Yesterday heralded a relatively major shakeup over at Warner Bros., after it was revealed that the studio now plans to rein in its slate to focus on tentpole movies, affecting the release dates of several high-profile projects including Jungle Book: Origins – pushed into 2018 – and Patty Jenkins’ standalone Wonder Woman movie.
There were, however, also some casualties to the internal overhaul, one of which being Adam Wingard’s (The Guest) long-gestating adaptation of Death Note, Tsugumi Ohba’s iconic Japanese manga series. Although Warner Bros. initially planned to distribute the live-action feature film, Variety now reports that WB has dropped the movie, only for it to be saved by Netflix.
According to the report, much of that switcheroo came down to the allotted budget for Death Note, which allegedly falls in the $40-$50 million bracket. That’s considered a few pegs below Warner’s new focus on big-budget tentpole releases, though the fact that Netflix swooped in to acquire the rights ensured Wingard’s feature wasn’t lost in the fallout.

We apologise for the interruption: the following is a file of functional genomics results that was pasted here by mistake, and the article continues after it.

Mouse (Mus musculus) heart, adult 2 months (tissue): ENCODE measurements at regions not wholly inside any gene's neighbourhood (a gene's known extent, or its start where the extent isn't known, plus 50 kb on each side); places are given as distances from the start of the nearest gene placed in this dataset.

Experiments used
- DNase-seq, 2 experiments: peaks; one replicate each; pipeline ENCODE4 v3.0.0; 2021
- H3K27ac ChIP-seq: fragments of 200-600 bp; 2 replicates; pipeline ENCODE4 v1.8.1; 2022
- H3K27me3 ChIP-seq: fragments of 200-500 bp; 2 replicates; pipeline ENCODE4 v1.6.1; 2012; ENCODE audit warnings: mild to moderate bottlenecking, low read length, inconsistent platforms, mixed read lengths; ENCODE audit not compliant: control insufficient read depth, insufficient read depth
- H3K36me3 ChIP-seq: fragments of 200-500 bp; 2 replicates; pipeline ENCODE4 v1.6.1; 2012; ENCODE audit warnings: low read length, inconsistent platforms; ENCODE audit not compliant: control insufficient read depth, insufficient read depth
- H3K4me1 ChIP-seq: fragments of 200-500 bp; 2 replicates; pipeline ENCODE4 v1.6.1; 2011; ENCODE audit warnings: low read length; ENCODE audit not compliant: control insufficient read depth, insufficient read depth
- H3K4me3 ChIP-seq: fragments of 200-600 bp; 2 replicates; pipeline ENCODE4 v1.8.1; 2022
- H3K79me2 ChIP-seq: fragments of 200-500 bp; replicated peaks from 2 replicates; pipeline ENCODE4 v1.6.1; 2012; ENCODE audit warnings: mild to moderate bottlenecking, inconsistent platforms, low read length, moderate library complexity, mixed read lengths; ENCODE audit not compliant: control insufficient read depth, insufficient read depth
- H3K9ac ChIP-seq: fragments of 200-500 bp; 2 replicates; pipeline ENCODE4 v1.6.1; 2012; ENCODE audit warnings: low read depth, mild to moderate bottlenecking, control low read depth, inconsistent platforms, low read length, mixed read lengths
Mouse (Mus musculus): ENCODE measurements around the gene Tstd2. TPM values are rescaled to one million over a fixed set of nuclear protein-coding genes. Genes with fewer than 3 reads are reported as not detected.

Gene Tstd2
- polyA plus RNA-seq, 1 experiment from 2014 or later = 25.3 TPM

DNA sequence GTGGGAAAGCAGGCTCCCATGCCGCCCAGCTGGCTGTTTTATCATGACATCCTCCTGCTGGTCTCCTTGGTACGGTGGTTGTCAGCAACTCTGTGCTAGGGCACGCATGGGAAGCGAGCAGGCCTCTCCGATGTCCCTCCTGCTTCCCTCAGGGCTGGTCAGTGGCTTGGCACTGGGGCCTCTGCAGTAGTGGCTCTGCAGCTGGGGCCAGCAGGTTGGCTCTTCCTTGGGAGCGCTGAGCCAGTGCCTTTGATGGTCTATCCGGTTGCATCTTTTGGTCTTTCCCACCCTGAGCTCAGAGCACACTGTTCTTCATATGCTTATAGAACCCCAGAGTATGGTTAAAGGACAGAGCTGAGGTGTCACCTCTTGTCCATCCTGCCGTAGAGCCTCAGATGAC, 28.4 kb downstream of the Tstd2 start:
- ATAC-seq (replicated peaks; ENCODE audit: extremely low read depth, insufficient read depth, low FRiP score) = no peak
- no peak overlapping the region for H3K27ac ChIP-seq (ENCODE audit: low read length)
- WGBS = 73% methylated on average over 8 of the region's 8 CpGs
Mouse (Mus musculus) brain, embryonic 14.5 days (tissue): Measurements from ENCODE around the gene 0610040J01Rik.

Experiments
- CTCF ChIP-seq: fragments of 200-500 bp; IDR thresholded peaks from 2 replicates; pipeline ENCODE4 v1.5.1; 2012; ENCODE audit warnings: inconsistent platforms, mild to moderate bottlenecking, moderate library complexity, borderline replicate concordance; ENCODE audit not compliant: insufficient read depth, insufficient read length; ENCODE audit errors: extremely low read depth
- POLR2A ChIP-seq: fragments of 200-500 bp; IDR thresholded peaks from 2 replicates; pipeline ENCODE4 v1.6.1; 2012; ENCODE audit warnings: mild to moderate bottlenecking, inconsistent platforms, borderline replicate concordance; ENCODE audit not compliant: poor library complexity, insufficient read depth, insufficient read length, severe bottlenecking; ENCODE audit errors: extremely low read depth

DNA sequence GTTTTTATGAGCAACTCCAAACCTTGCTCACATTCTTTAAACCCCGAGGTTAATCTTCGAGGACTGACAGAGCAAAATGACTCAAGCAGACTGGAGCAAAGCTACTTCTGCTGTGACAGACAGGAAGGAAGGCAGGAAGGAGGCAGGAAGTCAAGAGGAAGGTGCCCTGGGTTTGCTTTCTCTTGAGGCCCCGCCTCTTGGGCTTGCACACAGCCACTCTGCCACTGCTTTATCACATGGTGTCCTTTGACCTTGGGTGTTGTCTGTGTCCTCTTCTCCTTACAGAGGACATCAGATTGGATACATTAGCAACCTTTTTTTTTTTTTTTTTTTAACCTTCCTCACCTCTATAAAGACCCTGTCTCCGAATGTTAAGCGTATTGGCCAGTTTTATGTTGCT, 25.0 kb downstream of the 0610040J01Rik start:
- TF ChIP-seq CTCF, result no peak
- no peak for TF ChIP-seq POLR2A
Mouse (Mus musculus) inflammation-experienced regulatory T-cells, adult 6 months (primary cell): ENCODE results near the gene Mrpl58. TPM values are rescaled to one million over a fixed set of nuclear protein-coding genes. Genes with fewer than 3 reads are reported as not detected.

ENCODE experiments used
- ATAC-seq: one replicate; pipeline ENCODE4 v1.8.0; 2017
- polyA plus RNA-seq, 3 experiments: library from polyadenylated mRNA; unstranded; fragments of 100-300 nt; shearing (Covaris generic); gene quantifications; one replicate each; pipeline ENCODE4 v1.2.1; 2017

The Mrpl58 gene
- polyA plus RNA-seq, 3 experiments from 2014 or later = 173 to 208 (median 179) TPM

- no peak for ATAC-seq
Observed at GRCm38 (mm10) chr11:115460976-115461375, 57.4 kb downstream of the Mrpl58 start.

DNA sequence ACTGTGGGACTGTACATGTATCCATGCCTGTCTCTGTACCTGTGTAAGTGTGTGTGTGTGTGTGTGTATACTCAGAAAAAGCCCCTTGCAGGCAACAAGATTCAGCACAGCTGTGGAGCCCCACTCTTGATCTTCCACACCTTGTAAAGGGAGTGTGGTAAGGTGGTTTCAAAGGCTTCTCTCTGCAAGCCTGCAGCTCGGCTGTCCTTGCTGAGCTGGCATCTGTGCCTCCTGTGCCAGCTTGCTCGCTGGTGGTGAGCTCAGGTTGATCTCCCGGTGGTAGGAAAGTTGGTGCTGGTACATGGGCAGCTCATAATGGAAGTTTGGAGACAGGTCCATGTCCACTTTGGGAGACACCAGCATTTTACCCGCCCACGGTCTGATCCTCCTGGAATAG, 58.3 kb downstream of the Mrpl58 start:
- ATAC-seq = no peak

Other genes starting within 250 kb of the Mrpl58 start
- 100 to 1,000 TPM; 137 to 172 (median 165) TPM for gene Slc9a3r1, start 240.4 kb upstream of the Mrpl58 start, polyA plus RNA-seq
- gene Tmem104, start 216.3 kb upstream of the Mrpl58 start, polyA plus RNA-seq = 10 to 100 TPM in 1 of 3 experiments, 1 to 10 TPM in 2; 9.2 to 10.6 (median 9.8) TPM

The Fault in Our Stars actor Nat Wolff also remains attached to headline, portraying a unassuming student who discovers a supernatural notebook that allows him to kill anyone simply by writing the victim’s name. Morbid stuff, no doubt, and it’s a setup that spawns a cat-and-mouse game between him and a reclusive police officer. Roy Lee, Dan Lin, Jason Hoffs and Masi Oka will produce, while Doug Davison and Brian Witten will handle executive producing.
Gunning to craft a Death Note adaptation deserving of an R rating, Wingard and now Netflix’s feature film is expected to hop into production at some point later this year.